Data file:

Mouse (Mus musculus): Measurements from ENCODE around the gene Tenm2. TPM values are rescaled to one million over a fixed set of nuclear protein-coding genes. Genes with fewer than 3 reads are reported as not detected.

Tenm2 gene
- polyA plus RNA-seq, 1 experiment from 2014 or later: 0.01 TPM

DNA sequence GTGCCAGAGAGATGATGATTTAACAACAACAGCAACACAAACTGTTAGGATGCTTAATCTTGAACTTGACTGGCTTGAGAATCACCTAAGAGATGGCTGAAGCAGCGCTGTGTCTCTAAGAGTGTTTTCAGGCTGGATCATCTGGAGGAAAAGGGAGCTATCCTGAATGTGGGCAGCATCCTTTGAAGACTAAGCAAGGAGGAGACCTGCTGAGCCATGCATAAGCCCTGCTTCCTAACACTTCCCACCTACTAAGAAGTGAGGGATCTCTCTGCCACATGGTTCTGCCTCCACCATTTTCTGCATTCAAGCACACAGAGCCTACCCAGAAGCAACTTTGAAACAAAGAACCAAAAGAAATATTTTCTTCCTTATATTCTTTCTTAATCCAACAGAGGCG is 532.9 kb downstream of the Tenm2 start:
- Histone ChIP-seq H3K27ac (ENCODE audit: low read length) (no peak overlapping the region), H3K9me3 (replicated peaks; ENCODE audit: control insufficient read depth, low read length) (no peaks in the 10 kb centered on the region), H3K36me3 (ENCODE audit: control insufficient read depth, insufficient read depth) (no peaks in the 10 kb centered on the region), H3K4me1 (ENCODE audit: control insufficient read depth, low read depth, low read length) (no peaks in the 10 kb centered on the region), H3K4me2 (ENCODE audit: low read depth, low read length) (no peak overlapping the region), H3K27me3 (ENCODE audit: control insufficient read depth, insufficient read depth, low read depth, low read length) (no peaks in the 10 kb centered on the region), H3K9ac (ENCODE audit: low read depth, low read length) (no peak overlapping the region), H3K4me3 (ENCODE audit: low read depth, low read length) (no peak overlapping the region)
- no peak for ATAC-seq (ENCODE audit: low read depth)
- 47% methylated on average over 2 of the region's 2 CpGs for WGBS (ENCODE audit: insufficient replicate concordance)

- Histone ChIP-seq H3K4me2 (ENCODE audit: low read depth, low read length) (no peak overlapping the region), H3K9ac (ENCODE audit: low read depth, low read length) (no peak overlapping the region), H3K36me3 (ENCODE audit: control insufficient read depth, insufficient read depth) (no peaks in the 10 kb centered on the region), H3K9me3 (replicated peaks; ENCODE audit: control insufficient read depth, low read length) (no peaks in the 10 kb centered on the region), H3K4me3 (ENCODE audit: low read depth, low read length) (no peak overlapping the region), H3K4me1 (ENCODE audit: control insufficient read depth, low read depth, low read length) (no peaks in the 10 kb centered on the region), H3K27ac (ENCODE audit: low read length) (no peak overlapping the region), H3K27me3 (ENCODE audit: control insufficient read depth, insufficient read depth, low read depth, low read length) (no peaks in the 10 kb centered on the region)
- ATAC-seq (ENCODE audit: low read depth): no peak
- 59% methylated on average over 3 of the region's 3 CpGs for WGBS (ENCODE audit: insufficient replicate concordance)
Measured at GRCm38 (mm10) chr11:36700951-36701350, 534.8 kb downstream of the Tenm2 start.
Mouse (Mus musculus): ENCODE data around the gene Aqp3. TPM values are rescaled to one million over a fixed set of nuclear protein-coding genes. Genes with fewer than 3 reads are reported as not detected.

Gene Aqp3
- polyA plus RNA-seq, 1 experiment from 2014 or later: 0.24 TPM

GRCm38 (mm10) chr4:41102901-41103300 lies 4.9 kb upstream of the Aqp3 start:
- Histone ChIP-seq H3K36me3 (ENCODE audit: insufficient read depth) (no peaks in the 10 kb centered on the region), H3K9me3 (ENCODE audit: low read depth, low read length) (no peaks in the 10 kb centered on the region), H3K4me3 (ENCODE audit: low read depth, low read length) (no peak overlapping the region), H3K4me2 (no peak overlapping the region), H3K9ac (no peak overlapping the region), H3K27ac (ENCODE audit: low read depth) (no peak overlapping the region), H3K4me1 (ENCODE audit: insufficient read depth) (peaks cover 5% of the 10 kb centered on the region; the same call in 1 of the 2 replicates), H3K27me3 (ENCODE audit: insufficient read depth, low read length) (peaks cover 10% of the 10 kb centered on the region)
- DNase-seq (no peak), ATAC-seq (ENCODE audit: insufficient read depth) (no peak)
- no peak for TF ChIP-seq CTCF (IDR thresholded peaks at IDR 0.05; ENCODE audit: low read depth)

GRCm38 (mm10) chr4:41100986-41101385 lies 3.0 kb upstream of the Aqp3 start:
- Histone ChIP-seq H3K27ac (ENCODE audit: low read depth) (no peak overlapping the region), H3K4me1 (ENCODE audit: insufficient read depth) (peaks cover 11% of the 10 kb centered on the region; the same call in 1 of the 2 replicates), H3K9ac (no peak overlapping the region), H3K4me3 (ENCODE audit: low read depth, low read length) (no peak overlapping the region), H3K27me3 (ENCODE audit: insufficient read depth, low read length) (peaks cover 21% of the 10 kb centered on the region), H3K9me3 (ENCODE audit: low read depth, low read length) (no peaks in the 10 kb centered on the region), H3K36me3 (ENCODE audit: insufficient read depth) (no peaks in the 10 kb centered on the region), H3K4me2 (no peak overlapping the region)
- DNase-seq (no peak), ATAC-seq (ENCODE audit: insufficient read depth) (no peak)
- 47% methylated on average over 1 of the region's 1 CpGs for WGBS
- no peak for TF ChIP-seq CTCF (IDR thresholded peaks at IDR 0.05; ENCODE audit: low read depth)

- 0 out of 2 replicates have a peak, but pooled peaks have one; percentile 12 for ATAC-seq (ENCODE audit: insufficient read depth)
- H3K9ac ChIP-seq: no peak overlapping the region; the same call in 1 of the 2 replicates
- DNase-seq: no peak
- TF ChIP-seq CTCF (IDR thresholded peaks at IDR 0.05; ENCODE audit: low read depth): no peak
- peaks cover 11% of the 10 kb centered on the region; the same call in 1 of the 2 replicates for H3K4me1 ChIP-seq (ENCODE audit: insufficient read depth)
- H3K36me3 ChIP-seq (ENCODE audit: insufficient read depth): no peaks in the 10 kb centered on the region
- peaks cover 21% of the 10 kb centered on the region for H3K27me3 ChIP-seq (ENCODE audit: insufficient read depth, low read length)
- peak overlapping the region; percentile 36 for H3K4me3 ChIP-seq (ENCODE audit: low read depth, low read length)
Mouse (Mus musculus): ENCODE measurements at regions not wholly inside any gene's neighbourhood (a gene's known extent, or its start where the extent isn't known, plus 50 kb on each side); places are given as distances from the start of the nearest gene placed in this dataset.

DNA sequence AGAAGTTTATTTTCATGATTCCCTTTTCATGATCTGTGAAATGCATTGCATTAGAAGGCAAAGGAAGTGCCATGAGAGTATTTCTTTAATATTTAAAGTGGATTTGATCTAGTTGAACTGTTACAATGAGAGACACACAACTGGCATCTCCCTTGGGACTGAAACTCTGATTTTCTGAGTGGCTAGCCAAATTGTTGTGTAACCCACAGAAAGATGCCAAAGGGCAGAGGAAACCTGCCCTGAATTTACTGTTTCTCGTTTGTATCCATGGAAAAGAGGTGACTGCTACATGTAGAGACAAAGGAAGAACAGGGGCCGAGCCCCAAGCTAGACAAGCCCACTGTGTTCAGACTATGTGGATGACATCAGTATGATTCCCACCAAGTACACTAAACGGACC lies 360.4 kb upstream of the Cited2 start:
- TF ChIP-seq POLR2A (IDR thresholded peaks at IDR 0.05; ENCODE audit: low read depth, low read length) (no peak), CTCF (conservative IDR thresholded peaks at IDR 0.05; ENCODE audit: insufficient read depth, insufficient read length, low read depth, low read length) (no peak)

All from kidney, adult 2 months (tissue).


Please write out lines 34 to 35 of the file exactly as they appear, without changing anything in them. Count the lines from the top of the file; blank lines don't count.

- TF ChIP-seq POLR2A (IDR thresholded peaks at IDR 0.05; ENCODE audit: low read depth, low read length) (no peak), CTCF (conservative IDR thresholded peaks at IDR 0.05; ENCODE audit: insufficient read depth, insufficient read length, low read depth, low read length) (no peak)

All from kidney, adult 2 months (tissue).